A CRAZE sweeping the region has been dubbed 'no laughing matter' by police.

Nicknamed 'balloon' the process involves the inhalation of nitrous oxide, more commonly known as laughing gas.

Greater Manchester Police are looking to raise awareness of the increasing trend amongst people under the age of 24.

The first data to be released on the use of nitrous oxide reveals more than six per cent, or 350,000, of people aged 16-24 used the drug last year.

Police say laughing gas "seems safe" but actually can be lethal, causing hyperventilation.

Last year, three clubbers at La Spatule in Bradshawgate were rushed to hospital in a suspected laughing gas incident.

The trio were found to have also taken class A drugs but a licensing hearing, at which councillors imposed stricter conditions on La Spatule but allowed it to continue trading, heard that revellers admitted to paramedics that they had taken laughing gas.

Some tubes used to inhale laughing gas are understood to have been found on the floor of the club, which led police to initially believe that a bad reaction to the substance was the reason for the trio being taken ill.

A police spokesman said: "Laughing gas, because of its legality, makes it seem 'safe' and therefore, popular.

"This is not the case. Nitrous oxide is actually very dangerous to health and can be fatal.

"Repeated abuse can cause respiratory depression, also known as hyperventilation.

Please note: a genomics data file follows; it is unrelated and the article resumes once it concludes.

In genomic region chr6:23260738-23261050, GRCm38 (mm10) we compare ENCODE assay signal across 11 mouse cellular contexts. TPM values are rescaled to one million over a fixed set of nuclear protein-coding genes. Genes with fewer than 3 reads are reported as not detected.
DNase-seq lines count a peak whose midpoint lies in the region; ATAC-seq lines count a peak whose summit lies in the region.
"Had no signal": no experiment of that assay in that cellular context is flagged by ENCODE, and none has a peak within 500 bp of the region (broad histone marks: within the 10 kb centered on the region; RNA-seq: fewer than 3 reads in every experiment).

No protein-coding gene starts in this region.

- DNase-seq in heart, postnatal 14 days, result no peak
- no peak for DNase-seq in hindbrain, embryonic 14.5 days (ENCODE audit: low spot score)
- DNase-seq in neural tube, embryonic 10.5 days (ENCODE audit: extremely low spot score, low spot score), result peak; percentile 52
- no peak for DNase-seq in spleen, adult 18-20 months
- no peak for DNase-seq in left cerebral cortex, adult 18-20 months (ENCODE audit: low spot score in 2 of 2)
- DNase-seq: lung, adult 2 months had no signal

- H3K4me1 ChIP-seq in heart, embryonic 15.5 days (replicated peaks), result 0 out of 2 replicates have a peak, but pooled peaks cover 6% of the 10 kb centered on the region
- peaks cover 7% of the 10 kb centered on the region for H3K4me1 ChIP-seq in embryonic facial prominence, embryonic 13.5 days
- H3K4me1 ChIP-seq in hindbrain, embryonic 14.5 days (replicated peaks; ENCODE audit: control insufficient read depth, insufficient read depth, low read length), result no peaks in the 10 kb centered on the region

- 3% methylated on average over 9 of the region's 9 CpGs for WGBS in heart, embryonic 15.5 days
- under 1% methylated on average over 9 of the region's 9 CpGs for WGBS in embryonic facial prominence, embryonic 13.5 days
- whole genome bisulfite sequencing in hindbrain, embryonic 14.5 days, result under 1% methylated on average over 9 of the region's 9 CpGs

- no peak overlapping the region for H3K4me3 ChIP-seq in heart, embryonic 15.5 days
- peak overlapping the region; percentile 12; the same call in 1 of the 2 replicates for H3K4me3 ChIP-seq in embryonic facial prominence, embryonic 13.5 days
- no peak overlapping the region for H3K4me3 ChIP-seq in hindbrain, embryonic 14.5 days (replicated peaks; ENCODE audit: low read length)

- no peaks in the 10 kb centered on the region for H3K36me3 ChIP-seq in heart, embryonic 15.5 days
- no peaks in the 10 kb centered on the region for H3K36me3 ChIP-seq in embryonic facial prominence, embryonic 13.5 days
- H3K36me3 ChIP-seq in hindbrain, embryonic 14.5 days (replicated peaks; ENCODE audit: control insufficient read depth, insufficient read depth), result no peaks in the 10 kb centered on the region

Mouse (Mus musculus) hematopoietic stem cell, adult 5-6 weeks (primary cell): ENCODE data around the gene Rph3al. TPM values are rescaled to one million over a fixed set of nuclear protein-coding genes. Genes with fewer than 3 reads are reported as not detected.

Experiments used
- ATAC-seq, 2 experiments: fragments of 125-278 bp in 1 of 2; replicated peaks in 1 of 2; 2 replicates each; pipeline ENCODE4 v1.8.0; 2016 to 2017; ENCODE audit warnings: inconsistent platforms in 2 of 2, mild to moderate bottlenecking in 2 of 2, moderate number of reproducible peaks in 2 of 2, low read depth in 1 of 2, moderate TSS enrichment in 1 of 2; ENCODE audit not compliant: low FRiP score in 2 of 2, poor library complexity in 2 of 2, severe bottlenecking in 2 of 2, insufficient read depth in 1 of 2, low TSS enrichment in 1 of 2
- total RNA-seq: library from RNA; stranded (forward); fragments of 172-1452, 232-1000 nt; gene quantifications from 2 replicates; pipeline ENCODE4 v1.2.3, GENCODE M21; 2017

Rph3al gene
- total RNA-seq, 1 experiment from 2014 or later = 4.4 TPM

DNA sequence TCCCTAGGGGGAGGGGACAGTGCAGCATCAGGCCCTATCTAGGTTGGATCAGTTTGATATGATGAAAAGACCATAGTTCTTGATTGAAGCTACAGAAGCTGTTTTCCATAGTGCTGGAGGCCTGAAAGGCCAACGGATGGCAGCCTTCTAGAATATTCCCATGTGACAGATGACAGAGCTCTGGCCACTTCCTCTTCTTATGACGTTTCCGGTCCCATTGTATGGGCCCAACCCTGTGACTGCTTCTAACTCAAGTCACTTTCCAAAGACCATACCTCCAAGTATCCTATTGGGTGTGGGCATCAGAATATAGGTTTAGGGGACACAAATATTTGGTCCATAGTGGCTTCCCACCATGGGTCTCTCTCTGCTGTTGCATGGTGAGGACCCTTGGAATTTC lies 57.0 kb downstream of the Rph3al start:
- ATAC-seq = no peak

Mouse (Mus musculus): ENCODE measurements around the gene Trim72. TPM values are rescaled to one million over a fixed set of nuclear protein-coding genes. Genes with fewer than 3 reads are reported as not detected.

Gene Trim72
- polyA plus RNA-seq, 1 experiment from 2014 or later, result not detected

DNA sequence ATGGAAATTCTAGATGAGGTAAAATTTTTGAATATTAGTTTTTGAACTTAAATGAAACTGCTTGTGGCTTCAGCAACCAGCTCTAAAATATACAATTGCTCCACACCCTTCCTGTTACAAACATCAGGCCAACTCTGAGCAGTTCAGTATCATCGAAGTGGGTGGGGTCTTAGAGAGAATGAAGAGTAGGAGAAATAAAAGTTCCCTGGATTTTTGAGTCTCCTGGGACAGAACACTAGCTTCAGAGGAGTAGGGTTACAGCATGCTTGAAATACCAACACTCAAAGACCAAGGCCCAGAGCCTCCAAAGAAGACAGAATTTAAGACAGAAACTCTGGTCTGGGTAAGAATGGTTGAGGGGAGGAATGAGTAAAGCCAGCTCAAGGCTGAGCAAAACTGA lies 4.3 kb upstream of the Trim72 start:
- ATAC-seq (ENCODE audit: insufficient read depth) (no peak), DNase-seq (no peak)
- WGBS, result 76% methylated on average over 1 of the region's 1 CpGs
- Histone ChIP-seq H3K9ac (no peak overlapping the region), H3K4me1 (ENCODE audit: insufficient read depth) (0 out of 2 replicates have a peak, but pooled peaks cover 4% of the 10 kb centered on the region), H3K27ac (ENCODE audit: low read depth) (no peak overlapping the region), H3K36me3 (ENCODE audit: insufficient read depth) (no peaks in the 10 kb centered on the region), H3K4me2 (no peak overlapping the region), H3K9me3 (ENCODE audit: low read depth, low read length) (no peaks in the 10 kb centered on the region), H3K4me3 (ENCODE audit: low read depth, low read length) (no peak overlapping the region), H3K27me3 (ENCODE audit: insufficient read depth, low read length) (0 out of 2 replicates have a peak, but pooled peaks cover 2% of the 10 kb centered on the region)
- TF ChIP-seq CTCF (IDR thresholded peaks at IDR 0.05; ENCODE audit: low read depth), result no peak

"Carbon dioxide is prevented from leaving the body and this reduces the amount of oxygen received by the brain."

Although legal at the moment, it is illegal to sell laughing gas to under-18s if the person selling knows it is to be drawn into the lungs.

Continued use of the canisters can damage lungs and even lead to death.

The Local Government Association, of which Bolton Council is a member, has issued a warning over the use of laughing gas.

Katie Hall, chair of the Local Government Association's community wellbeing board, said: "It is deeply disturbing that this drug, which can be highly dangerous, is still widely viewed as safe.

"It is imperative that users understand just how harmful it can be. This gas can kill — and much more needs to be done to get this message across."

She also called on internet corporations to "step up to the plate" and "show responsibility by providing health warnings and links to drug awareness charities".

She added: "It is wholly unacceptable that this craze is being glamorised and encouraged in this way."

Nitrous oxide is a non-flammable gas, with a slightly sweet odour and taste, commonly used in surgery and dentistry for its anaesthetic analgesic effects.